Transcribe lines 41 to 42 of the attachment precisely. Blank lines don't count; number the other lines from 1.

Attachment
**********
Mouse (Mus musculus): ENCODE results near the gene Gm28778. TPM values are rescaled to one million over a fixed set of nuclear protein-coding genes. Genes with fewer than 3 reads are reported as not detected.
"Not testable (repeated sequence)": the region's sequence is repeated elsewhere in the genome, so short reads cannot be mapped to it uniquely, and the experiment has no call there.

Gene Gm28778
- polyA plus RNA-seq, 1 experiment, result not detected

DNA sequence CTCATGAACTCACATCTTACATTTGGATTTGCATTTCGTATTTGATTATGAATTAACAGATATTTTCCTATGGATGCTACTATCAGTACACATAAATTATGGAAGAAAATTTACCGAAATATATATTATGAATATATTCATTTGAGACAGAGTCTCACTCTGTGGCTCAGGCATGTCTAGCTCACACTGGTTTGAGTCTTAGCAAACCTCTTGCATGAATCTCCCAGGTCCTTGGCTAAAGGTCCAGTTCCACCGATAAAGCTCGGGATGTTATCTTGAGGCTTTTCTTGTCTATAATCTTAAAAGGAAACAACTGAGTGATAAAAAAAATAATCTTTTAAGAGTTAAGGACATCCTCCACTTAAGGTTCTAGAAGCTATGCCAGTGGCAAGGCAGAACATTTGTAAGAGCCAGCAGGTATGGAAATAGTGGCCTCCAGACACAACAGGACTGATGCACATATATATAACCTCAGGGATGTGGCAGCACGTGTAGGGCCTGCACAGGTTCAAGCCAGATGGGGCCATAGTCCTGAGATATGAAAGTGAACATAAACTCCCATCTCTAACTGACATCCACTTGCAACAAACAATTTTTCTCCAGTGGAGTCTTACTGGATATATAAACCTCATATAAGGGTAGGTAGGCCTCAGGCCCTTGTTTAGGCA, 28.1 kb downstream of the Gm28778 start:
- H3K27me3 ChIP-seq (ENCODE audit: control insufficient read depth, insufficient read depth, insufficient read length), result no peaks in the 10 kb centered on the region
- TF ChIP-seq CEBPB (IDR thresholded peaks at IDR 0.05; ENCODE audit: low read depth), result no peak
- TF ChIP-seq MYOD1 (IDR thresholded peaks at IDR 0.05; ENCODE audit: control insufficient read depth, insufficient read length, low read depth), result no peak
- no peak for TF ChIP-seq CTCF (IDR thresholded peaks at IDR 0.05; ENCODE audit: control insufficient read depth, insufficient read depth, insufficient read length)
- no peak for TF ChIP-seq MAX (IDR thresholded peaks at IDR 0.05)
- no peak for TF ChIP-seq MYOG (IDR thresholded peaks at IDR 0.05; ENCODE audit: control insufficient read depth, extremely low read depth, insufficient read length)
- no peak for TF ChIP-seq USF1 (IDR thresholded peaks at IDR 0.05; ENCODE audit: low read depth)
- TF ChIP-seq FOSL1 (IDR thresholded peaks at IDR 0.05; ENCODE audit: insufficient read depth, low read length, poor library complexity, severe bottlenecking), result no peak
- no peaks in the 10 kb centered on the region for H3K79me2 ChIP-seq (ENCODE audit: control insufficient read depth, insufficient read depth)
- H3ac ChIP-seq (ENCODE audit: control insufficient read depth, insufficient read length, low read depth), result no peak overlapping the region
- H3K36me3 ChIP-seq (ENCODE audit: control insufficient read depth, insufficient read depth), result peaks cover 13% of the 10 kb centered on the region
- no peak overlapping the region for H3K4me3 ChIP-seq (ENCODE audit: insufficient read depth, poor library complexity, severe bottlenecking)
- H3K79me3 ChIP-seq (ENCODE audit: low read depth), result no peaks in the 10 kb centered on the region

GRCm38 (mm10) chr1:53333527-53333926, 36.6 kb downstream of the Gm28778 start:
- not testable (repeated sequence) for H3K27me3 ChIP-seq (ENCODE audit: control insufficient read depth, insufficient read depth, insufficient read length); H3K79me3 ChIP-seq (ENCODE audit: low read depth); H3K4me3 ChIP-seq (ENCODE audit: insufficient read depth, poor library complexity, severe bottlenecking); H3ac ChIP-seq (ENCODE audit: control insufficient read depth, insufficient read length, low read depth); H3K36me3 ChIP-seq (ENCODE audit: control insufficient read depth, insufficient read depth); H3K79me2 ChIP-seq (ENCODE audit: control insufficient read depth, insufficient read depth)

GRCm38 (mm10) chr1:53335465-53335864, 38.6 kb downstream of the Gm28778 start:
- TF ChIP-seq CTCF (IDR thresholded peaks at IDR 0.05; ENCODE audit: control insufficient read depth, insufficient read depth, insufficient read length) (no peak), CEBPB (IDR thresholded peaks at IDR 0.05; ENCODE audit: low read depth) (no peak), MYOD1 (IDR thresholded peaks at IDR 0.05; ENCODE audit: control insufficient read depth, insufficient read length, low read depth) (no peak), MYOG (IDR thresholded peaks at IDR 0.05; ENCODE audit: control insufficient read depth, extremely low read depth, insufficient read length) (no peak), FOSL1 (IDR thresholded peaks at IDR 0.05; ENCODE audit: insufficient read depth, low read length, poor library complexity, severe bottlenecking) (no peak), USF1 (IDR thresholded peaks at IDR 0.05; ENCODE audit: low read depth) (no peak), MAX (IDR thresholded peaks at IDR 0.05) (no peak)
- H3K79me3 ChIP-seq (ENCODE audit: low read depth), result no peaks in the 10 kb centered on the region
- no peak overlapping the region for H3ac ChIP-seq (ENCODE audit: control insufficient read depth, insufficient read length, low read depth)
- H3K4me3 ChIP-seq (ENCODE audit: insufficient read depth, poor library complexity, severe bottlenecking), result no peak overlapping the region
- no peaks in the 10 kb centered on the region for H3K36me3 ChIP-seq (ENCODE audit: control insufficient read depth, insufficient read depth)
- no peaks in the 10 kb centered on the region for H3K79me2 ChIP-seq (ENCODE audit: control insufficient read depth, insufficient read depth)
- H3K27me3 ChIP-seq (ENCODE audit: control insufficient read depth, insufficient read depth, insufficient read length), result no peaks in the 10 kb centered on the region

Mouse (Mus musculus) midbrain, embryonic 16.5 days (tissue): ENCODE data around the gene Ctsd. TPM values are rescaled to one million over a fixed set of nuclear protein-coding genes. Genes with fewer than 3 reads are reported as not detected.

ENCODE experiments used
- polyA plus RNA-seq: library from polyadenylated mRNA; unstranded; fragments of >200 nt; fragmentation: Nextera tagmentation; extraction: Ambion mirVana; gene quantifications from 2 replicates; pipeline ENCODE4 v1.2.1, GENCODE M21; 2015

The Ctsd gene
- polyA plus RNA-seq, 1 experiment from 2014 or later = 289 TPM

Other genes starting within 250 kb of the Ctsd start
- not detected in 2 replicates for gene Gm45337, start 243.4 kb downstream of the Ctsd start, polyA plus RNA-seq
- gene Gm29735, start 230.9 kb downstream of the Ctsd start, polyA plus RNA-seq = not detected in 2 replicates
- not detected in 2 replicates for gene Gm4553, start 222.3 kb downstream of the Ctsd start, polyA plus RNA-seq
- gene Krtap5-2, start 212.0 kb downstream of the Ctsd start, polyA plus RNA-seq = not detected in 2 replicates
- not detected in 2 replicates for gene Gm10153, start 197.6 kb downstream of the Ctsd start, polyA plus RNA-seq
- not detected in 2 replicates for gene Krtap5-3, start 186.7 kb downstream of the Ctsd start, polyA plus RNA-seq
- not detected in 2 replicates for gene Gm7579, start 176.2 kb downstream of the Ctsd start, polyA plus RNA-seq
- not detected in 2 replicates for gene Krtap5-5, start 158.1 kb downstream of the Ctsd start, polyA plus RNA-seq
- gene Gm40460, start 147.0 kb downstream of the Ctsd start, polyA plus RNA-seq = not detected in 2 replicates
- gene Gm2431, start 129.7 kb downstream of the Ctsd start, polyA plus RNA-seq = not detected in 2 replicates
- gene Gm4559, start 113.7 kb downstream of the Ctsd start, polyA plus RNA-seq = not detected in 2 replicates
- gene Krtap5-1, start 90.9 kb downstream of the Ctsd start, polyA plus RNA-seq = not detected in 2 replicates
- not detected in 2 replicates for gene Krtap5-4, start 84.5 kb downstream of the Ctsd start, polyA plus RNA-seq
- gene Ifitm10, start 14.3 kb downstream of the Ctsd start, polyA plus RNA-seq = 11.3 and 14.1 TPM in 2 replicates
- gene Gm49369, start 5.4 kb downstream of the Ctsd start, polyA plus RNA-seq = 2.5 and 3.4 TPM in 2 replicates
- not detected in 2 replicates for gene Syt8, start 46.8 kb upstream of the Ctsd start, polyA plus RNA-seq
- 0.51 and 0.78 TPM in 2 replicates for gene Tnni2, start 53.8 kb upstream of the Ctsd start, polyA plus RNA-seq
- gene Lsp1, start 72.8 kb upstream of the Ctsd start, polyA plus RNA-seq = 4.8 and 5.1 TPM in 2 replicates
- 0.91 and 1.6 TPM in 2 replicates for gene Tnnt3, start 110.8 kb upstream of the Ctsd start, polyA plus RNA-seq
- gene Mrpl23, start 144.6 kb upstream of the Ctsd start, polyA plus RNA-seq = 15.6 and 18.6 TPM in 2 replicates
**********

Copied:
- not detected in 2 replicates for gene Gm7579, start 176.2 kb downstream of the Ctsd start, polyA plus RNA-seq
- not detected in 2 replicates for gene Krtap5-5, start 158.1 kb downstream of the Ctsd start, polyA plus RNA-seq